subatomic particles, and is quantized when

expressed as a multiple of the so-called elementary charge e. Electrons by convention have a charge of 1, while
protons have the opposite charge of +1.
In
general,
same-sign
charged
particles
repel
one
another,
while
different-sign
charged
particles
attract. This
is expressed
quantitatively
in Coulomb's
law, which states the magnitude of the repelling force is proportional to the product of the two charges, and weakens
proportionately to the square of the distance.
The total electric charge of an isolated system remains constant regardless of changes within the system
itself. This law is inherent to all processes known to physics and can be derived in a local form from gauge invariance
of the wave function.
In physics, the space surrounding an electric charge has a property called an electric field. This electric field
exerts a force on other charged objects. The concept of electric field was introduced by Michael Faraday.
The electric field is a vector with SI units of newtons per coulomb (N C-1) or, equivalently, volts per meter (V
m-1). The direction of the field at a point is defined by the direction of the electric force exerted on a positive test
charge placed at that point. The strength of the field is defined by the ratio of the electric force on a charge at a point
to the magnitude of the charge placed at that point. Electric fields contain electrical energy with energy density
proportional to the square of the field ntensity. The electric field is to charge as acceleration is to mass and force
density is to volume.In the experiment, we are not required to solve for any values like the electric force or the
intensity of electric field but rather we are asked to observe some properties of the electric field. We are able to do
this by making a simple
electric field that can be easily
observed. This can be done
by using a conductive paper
and a 6 volts battery to
generate electric charges. By
using a silver ink pen, we are
able to mark the electrodes on
which the electric charges will
pass.
The objective of the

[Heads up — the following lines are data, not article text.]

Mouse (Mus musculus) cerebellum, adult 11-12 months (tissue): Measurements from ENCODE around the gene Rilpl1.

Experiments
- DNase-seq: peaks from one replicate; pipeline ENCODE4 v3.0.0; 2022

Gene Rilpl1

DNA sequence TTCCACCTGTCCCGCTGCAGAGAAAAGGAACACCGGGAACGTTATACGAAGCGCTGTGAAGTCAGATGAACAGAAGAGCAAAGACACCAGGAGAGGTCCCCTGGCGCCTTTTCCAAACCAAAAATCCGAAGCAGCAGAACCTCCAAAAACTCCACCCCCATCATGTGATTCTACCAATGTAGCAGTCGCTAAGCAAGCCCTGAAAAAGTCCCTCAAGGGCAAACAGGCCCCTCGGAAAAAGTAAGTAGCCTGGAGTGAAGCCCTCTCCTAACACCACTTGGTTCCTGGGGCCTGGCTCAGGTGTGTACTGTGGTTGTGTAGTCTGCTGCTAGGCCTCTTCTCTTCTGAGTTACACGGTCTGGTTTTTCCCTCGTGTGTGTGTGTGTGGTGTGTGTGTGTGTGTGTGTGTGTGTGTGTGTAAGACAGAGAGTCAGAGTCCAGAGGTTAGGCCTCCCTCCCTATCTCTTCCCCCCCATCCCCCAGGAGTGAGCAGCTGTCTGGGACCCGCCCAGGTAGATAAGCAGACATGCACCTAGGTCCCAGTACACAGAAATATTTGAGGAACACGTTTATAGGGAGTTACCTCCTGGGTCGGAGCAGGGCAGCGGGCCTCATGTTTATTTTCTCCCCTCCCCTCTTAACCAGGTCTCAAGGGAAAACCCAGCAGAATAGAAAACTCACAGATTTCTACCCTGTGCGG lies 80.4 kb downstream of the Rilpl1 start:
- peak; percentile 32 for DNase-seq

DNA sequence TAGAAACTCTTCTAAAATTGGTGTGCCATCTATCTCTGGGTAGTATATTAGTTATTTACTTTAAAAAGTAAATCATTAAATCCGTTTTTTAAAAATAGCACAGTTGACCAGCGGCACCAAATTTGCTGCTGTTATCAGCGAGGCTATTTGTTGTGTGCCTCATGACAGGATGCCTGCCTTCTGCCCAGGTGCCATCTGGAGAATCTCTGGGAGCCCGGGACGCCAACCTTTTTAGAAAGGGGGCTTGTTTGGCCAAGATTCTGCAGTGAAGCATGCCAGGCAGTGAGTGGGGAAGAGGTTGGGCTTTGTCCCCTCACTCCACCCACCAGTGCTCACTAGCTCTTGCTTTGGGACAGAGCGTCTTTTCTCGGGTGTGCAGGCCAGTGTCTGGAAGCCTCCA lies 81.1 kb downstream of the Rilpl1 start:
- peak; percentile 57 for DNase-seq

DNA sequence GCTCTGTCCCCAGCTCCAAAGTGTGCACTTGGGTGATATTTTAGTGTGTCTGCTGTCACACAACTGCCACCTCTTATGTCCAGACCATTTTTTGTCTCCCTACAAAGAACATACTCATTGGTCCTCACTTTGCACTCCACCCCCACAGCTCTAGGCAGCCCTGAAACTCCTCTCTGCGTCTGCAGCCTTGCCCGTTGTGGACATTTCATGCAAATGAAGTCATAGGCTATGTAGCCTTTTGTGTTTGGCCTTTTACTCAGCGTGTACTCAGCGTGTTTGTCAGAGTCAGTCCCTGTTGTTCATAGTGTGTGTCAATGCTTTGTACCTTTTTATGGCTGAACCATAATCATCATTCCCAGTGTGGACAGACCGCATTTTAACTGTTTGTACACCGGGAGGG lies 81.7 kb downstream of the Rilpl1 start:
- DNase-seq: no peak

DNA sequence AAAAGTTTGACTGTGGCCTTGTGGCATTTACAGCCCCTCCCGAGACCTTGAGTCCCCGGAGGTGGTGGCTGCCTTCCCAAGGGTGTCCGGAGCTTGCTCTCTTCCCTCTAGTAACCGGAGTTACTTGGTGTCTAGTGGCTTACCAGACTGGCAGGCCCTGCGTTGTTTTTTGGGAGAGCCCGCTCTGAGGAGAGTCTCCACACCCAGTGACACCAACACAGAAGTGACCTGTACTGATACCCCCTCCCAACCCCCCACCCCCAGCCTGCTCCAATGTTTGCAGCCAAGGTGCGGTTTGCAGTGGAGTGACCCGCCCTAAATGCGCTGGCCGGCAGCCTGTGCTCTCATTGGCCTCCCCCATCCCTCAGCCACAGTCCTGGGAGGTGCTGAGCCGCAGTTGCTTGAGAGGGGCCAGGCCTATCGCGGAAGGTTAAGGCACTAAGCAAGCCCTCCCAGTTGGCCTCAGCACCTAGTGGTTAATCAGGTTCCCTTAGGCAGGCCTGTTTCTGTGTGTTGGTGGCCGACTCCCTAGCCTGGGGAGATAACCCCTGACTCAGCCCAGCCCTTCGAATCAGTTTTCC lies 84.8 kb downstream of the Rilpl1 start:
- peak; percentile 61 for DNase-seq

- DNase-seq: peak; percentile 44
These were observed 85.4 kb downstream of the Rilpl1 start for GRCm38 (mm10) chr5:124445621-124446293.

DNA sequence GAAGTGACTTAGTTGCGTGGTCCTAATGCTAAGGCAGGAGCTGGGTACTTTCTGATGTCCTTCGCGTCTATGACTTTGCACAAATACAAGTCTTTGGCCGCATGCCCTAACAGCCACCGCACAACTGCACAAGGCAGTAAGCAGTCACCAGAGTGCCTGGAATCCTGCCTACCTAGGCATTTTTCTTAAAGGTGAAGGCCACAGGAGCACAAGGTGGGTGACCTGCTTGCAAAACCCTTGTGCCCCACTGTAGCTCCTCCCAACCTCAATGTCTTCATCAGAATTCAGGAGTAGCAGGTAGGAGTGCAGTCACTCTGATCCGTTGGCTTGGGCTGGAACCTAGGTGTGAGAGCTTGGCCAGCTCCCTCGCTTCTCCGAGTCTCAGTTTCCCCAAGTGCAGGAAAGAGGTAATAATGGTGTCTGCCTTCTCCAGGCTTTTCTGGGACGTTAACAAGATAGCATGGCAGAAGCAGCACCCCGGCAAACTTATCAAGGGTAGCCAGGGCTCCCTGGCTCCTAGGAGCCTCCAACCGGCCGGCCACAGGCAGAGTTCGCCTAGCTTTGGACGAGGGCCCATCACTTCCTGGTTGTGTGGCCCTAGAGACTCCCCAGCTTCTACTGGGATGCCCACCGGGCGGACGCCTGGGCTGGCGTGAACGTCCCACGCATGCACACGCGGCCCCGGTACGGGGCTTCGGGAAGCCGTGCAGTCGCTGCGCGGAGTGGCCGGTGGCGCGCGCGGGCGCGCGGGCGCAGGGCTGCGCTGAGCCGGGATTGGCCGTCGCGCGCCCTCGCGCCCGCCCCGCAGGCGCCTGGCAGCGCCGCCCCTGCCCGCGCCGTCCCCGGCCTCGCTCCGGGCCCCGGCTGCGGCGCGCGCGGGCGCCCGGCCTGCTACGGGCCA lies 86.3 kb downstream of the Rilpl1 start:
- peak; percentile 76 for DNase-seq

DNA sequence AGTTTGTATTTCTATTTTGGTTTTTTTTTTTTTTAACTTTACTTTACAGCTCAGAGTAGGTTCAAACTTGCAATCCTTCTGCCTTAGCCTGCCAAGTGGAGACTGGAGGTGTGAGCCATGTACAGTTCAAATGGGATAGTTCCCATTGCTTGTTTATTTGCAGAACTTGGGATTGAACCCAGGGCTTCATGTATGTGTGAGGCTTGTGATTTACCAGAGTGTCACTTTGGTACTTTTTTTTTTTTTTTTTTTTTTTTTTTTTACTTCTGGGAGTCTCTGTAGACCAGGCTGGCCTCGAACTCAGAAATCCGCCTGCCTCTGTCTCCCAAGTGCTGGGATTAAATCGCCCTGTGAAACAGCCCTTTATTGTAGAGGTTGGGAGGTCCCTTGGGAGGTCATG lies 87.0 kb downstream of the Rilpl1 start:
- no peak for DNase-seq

experiments is to study the

nature of electric fields by mapping the equipotential lines and then drawing in the electric lines of force. To start of
the experiment, the materials used were conductive papers, silver ink pen, corkboard, push pins, connecting wires,
circular template, digital multimeter and battery and as shown below:

Conductive Paper

Template, Push
Pins and Wires

Battery

The experiment consists of two parts. One is Dipoles of Unlike Charges. On the first part of the experiment,
we searched for the points on the conductive paper that have equal potential. We have observed that when we
connected the points with the same potential, the result is a parabola curve. We did five trials. The experiment is not
very difficult since we have to find one point that has the same potential with the reference point. It requires patience.

Data obtained
are the following:

Multimeter Reading (PART A)

Abscissa

Ordinate

.605 Volts

-1

10.3

-0.8

9.3

-0.4

9.1

-1.5

8.8

-2.2

10

-2.5

11

-0.9

7.1

-2.8

-3.2

1.182 Volts

1.529 Volts

1.774 Volts

-3.5

7.5

-4.3

-5.3

-2.1

5.3

-3.9

-4.8

6.5

2.02 Volts

And as we graph the data, this figure was made.


Showing that those blue lines were the data
gathered, the equipotential lines form by the
coordinates and by following the manual, that the
electric field is perpendicular to the equipotential
lines, those green lines were produced.

The distances of the equipotential lines are proportional to its distance to the point source. The closer the